- Audible Audio Edition
- Listening Length: 9 hours and 14 minutes
- Program Type: Audiobook
- Version: Unabridged
- Publisher: Simon & Schuster Audio
- Audible.com Release Date: April 10, 2012
- Whispersync for Voice: Ready
- Language: English
- ASIN: B007SRM8ZI
- Amazon Best Sellers Rank:
Enter your mobile number or email address below and we'll send you a link to download the free Kindle App. Then you can start reading Kindle books on your smartphone, tablet, or computer - no Kindle device required.
To get the free app, enter your email address or mobile phone number.
No, They Can't: Why Government Fails - But Individuals Succeed Audible – Unabridged
|New from||Used from|
|Free with your Audible trial|
Customers Who Bought This Item Also Bought
Top Customer Reviews
The second chart, from the Cato Institute, shows the "inflation-adjusted cost of a complete K-12 education, and percent change in achievement of 17-year-olds, since 1970." Costs have gone way up, while reading and math scores, as measured by the National Assessment of Educational Progress, have been essentially flat.
Another eye-opener in the book's chapter on education is about how what Mr. Stossel calls government schools "are now more racially segregated than private schools." He writes, "University of Arkansas education professor Jay Greene examined a national sample of school classrooms and found that public schools were significantly more likely to be almost entirely white or entirely minority. In another study, he looked at who sat with whom in school lunchrooms. At private schools, students of different races were more likely to sit together."
I also appreciated the dose of skepticism from Mr. Stossel about his colleagues in the television news industry: "Emmys are silly awards that the liberal media give to people who confirm their anticapitalist attitudes. I won nineteen Emmys before I moved to Fox. I don't win them anymore."
Mr.Read more ›
The facts in this book are generally accurate. Of course, not every argument in this book is strictly factual; there are some value-laden elements. And generally speaking Stossel values individual liberty. Stossel is highly consistent in his defense of individualism/Libertarianism, and this puts him at odds with Conservatives and in sympathy with Welfare State Liberals (on wars-national defense). As such, most potential readers will find something to disagree with here, but this should makes this book a more interesting read. So this book should benefit most anyone interested in economics or public policy. The cost (in terms of money and reading time) is also reasonable.
Most of all, Stossel has considerable charm as a writer and knows how to get his point across. The subject of this book is economics from an Austrian point of view, applied to today's economic scene. Stossel knows that free market economics is a hard sell, because its effects are somewhat indirect and not always visible. Every time he introduces a subject, he acknowledges that the tendency to rely on government appeals to common sense, while the viewpoint he is promoting seems like a vote against progress and the redress of social injustices.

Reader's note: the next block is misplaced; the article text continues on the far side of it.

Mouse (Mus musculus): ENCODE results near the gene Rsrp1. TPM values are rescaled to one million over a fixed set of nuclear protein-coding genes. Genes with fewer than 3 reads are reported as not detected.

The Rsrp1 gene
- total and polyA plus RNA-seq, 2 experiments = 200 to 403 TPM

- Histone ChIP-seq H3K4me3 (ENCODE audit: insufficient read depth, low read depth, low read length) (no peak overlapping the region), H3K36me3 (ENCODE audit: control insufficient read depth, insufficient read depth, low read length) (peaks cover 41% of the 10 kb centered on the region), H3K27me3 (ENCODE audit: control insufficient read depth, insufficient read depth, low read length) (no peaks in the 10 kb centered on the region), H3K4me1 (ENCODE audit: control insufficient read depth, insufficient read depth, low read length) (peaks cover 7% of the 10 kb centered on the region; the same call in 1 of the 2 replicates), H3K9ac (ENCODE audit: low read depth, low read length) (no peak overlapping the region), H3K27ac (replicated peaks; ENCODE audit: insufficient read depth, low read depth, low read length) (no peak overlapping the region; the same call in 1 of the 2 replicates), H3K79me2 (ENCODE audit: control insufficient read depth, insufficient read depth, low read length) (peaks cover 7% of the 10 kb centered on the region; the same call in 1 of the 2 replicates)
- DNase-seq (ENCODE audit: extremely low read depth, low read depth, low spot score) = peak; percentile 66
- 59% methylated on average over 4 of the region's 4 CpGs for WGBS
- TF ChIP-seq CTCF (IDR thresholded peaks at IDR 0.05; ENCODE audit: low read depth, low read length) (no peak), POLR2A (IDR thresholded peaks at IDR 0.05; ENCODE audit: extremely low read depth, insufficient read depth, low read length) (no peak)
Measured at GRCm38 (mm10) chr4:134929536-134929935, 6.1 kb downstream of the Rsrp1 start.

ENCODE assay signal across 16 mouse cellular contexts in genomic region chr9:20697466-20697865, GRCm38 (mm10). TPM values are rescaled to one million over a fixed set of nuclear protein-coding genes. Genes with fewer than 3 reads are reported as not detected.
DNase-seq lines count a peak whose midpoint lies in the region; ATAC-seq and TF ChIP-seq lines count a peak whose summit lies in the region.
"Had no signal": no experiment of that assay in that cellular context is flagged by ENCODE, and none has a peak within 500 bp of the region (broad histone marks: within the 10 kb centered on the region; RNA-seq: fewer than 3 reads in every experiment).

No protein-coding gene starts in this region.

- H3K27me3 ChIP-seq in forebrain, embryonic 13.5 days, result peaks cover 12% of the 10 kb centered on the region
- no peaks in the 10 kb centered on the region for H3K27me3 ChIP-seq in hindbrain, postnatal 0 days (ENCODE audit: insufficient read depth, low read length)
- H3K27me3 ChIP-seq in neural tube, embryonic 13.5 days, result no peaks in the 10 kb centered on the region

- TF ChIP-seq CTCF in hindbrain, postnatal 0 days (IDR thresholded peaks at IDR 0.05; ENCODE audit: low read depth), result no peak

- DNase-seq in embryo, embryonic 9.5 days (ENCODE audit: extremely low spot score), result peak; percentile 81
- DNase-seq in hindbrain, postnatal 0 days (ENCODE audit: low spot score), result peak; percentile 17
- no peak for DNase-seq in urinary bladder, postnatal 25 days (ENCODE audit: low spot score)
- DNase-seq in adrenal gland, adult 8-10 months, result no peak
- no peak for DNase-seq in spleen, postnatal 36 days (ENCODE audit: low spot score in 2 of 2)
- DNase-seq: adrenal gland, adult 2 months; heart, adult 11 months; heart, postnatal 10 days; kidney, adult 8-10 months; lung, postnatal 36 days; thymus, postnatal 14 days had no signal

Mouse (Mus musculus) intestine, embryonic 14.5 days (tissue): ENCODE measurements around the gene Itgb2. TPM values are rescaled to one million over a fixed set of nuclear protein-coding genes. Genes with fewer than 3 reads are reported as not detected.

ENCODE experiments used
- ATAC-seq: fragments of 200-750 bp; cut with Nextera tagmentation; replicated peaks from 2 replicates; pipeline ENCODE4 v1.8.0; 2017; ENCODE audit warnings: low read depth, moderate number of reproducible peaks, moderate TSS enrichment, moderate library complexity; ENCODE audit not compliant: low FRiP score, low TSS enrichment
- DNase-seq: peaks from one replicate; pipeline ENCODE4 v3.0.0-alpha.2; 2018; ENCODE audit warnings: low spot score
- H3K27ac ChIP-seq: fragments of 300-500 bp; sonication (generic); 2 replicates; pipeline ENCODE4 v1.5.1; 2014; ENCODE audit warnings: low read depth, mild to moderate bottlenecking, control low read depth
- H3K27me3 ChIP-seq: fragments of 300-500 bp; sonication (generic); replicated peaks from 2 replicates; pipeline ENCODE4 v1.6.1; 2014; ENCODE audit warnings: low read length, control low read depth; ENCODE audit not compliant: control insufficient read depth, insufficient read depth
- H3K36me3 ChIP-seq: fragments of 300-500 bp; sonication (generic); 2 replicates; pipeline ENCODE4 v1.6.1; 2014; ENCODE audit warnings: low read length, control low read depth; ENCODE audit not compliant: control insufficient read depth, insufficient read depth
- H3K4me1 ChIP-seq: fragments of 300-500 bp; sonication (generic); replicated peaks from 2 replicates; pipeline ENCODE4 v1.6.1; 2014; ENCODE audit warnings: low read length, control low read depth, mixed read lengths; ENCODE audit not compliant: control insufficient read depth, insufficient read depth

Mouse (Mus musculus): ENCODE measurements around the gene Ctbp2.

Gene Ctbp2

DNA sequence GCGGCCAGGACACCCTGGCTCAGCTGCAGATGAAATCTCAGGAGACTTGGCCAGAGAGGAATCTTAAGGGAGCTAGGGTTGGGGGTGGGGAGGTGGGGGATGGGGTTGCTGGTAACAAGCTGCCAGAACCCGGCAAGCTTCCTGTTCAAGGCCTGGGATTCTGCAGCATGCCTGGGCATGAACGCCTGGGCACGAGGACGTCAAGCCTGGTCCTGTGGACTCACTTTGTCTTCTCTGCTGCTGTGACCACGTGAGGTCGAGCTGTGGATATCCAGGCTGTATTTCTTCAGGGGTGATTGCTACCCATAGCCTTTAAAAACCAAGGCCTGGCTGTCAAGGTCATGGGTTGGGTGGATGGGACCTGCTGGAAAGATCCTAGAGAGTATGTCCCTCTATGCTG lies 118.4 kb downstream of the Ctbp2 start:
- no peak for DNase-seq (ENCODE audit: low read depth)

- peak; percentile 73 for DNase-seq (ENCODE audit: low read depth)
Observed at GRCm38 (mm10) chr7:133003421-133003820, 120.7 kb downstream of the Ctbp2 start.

Herein lies his skill as a communicator. He is perhaps the most effective spokesperson for the free market view, and this book - to those who actually read it - is very convincing. Unlike angry, hyperbolic conservatives, he always includes the arguments of those whose views are more widely believed - and taught in schools - the progressive, pro-government position. And then he explains the complexities of economics.
Expressed in the briefest possible form; these are the complexities inherent in classical (or Austrian) economics: the fact that every attempt to stack the economic deck in favor of some group or some disadvantaged minority has unseen side effects that hurt us all. That last sentence sounds abstract and theoretical, but that's only because I lack Stossel's ability to use specific examples and explain this law of unintended consequences in a clear, step-by-step manner. Telling personal anecdotes, he comes across as a humble but principled guy - almost like the hero of a Frank Capra movie.Read more ›
Most Recent Customer Reviews
Very good interpretation on why it is economically feasible and practical for the private sector to run its course. AmazingPublished 23 days ago by Brice P Williams
Stossel proves again and again why the federal government usually does more harm than good. A good but depressing read if you wonder how your tax dollars are wasted.Published 2 months ago by Tump
Standard issue for Stossel. I have been following this guy for years, starting in high school before any formal economics training. Read morePublished 3 months ago by Jack S
Great book. Whether you are liberal or conservative this is a must read to understand the Libertarian principals. Easy to read and incredibly informative. Read morePublished 4 months ago by Victor K.
A really well written book, My only complaint is I have watched many a Stossel episode on Fox Buiness so it can be kinda repetitive if your a big Stossel fanPublished 5 months ago by dan
Great read but if you are familiar with John Stossel's reporting over the past 15 years or so you will find you know and understand much of the good information already. Read morePublished 5 months ago by Zac DeG